The Portsmouth Abbey School Baseball club is a member of the Eastern Independent League and competes against other schools from Rhode Island and surrounding states. Portsmouth Abbey was on short list of fields and teams that I have yet to visit and watch. So, I reached out to Head Baseball Coach Derek Gittus this past week to learn more about attending Saturday’s game vs Berwick Academy. “You are more than welcome to come see us play one of our historically competitive rivals in Berwick Academy at 12:30 on Saturday. We have played a lot of one-run games against them over the years.” I was thrilled to receive a detailed email back about his players, his season so far, and that the game was open to the public. Great to meet Coach Gittus, who has been coaching at Portsmouth Abbey School since 1997, first with the Ice Hockey program, and then with the title of Head Baseball Coach since 2003. Coach Gittus is also the head of the History Department at Portsmouth Abbey School.
Portsmouth, like Bristol and Tiverton and Warren and many East Bay communities can be accessed by traveling north or south from my home in North Kingstown. On Saturday, I went the Southern route, over the Jamestown and Newport Bridges, left at the light for the former Newport Grand, then left again to get onto West Main Road, through Middletown and into Portsmouth. A left turn onto Cory’s Lane and a right turn into the event parking lot landed me on the campus of Portsmouth Abbey School. Saturday was Spring Family Day at Portsmouth Abbey School and there were tons of sports and family activities already happening throughout the campus when I arrived with Rachel around 12:30. On our nearly 10 minute walk from the parking lot to the baseball field, I saw beautiful gardens and amazing school buildings and party tents and a track meet and a lacrosse game as well as kids, parents, and grandparents all wearing familiar “Abbey” apparel. I am sure I could have parked closer to the field, but was happy to have experienced more than just a baseball field on Saturday.
The Portsmouth Abbey Baseball field is located in the northwest corner of the campus, as Coach Gittus had described in instructions via email. I could be mistaken, but it looked as if the right field area was a bit more raised or on an incline compared to center and left field. As I walked down the right field foul area, there was a nice size gathering of fans in lawn chairs as well as a bleacher section. The temperatures were absolutely ideal for baseball – 60° and light breeze, patchy clouds, and a lot of sunshine. A stone wall formed the outer perimeter of the field, which bordered a lacrosse or soccer field to the left up a hill. Rachel pointed a plaque and a memorial tree as we were walking towards the bleacher section to watch the game. Here is the tree and the plaque which read, “In Memory of Matthew J Penney, Class of 2007.”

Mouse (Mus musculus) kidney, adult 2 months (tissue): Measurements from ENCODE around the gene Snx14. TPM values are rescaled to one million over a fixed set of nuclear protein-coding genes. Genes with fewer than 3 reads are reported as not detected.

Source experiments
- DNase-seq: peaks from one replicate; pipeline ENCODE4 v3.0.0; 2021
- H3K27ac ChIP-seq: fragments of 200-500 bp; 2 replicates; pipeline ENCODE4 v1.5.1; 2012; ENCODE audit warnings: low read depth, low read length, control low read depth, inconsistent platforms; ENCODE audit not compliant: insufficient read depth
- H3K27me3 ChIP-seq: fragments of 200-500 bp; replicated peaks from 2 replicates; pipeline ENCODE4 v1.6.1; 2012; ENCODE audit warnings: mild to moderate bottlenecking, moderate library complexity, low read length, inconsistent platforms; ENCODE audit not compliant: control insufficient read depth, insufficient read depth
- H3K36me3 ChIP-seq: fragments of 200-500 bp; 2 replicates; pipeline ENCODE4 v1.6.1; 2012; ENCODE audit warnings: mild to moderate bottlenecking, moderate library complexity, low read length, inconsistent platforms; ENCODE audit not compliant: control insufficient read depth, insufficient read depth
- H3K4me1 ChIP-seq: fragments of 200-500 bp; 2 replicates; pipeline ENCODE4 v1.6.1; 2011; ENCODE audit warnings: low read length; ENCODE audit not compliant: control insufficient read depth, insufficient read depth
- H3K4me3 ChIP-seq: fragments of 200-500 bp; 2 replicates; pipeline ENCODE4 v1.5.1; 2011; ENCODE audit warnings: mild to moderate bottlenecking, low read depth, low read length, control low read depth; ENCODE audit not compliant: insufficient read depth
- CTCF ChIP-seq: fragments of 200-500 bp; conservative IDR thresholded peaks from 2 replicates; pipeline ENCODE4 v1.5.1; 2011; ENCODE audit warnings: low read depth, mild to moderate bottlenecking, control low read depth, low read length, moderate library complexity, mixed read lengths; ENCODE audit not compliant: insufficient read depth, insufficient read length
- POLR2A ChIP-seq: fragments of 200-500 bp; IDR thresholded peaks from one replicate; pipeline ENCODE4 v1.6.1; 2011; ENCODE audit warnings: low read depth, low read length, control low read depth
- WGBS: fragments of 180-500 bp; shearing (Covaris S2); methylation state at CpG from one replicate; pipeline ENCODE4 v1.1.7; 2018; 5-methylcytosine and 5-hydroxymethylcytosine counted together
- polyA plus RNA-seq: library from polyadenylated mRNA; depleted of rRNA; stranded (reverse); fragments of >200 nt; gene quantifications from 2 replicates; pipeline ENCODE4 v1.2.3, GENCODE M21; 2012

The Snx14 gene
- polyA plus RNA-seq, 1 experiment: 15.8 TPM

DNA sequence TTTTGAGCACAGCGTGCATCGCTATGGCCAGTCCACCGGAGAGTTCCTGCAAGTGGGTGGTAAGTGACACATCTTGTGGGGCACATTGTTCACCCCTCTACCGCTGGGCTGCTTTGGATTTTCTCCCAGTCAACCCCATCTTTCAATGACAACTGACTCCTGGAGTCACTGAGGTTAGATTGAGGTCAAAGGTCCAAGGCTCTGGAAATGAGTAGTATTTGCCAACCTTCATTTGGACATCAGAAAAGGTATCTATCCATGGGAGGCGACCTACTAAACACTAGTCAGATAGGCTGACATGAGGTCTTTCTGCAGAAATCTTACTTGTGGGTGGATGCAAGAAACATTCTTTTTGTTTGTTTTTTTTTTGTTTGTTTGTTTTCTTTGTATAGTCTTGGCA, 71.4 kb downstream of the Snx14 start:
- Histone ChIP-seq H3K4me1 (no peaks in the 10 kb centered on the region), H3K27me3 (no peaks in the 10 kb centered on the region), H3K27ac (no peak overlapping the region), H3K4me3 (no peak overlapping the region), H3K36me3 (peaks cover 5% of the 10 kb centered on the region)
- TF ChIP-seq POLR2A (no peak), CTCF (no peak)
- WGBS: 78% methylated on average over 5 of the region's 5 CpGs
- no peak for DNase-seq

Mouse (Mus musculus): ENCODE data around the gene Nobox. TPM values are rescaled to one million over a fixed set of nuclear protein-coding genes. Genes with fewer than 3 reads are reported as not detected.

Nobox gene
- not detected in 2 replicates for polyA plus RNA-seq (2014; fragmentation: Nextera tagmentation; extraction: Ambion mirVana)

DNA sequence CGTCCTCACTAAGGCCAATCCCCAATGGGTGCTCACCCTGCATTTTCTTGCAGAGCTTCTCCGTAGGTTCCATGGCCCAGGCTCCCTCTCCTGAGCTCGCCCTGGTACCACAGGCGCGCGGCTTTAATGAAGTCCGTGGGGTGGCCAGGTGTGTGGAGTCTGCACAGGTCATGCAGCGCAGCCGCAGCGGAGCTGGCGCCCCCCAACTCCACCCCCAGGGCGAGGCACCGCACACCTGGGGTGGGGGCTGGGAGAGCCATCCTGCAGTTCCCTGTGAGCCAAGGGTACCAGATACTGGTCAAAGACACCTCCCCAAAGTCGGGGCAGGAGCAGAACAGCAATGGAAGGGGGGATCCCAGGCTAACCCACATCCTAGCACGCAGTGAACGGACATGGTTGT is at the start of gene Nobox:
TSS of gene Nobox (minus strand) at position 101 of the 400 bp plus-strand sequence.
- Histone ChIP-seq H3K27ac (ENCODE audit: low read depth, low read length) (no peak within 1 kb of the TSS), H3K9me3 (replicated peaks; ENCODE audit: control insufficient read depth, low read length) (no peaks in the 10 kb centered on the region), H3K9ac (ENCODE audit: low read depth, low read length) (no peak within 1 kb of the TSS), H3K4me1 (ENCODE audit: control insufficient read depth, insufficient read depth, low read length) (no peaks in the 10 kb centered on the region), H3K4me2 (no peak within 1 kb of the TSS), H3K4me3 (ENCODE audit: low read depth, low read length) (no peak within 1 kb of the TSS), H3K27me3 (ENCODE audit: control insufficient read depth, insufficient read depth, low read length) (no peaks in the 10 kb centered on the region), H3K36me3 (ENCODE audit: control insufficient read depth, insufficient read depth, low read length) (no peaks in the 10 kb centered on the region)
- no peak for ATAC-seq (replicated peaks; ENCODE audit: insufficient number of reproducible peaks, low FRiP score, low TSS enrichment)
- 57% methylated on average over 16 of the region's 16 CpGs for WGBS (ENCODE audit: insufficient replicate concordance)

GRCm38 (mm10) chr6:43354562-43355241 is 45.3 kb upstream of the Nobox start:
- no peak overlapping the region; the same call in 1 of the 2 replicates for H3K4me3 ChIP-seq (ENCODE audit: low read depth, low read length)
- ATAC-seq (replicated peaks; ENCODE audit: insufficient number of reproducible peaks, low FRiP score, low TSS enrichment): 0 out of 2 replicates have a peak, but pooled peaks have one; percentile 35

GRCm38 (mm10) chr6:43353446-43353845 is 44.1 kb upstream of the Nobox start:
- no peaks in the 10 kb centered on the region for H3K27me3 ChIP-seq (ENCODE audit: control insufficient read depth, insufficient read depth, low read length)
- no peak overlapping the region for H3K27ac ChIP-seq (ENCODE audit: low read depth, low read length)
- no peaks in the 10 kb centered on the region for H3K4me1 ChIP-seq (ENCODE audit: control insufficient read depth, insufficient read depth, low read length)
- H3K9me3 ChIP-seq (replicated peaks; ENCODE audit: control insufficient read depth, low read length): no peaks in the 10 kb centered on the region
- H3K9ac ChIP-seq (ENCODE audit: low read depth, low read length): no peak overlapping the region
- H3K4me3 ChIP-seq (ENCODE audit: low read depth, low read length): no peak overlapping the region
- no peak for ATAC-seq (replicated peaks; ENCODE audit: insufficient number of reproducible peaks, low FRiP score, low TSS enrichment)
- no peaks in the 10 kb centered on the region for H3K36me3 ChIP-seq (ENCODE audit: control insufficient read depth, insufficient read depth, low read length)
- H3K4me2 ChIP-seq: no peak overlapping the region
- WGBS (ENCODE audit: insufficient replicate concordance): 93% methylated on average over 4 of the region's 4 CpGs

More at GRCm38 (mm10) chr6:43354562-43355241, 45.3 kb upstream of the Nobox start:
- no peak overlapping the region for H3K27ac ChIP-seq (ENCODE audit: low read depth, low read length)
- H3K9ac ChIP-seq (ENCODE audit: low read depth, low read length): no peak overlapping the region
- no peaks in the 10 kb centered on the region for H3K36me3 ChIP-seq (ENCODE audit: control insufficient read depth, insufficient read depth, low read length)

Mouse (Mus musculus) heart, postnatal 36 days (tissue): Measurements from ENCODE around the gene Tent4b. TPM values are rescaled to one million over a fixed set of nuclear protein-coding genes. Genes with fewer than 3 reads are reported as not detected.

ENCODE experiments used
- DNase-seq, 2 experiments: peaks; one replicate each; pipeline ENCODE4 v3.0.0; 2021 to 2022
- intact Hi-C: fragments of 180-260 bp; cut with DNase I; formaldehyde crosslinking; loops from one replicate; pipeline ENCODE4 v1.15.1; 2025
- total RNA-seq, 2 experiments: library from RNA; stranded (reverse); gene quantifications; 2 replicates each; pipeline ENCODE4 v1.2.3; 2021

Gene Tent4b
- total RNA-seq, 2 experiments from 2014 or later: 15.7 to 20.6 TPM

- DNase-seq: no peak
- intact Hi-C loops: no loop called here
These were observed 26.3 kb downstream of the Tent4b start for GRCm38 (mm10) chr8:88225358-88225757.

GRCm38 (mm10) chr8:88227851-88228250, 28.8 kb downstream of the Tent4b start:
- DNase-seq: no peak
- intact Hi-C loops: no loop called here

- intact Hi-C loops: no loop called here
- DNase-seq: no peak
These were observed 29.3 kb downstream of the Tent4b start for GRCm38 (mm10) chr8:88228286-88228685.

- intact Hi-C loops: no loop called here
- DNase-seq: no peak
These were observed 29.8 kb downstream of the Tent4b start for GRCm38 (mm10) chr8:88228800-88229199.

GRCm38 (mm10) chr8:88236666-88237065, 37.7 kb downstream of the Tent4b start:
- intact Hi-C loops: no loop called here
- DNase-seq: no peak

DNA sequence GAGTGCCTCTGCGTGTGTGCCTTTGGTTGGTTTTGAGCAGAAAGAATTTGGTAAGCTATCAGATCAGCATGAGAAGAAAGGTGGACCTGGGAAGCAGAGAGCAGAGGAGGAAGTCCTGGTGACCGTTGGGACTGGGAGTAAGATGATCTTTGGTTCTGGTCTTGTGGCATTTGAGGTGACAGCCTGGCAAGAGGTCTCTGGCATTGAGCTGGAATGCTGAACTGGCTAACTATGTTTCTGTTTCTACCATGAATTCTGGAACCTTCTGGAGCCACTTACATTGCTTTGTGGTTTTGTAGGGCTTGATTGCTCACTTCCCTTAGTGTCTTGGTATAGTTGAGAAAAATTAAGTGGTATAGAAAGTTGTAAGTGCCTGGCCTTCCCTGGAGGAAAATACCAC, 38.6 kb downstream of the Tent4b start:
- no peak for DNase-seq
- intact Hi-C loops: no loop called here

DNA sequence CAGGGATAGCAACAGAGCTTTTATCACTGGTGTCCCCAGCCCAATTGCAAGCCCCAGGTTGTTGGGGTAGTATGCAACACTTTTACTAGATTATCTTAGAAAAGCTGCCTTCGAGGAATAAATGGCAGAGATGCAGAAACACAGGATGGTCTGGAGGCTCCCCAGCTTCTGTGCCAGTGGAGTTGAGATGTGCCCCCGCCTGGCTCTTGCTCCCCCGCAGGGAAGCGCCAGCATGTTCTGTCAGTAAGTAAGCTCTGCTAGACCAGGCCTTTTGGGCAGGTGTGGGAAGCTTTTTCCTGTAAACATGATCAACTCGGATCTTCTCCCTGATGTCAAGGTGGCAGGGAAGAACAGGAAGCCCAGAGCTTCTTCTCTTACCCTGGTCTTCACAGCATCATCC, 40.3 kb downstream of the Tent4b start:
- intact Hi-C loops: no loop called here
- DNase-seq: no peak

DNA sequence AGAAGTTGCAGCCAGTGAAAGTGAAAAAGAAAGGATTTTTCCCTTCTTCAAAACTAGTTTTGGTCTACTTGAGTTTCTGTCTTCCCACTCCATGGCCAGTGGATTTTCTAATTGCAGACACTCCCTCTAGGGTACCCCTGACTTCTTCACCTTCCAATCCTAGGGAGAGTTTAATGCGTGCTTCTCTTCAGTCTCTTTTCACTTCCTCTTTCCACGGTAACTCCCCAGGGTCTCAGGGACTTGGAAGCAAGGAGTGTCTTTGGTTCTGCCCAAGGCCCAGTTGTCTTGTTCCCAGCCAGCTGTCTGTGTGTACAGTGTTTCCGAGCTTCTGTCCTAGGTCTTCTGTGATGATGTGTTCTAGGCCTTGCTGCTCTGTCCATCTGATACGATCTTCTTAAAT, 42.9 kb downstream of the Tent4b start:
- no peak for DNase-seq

There was a batting cage apparatus aka hitting turtle parked about 30 feet from the backstop area and that is where I parked to get some game photos and to take in the field. A few initial observations. First, each dugout featured a caged in rectangle with a bench to rest in between innings and at bats. No raised stands or structures, everything was ground level. Manual scoreboard – that caught my eye almost instantly. Temporary fencing for the outfield perimeter heading from about left center to the right field corner. The aforementioned stone walls surrounding the field. Field was in excellent shape, looked like the grass had recently been cut, overall a really nice baseball field set in an absolutely breathtaking setting.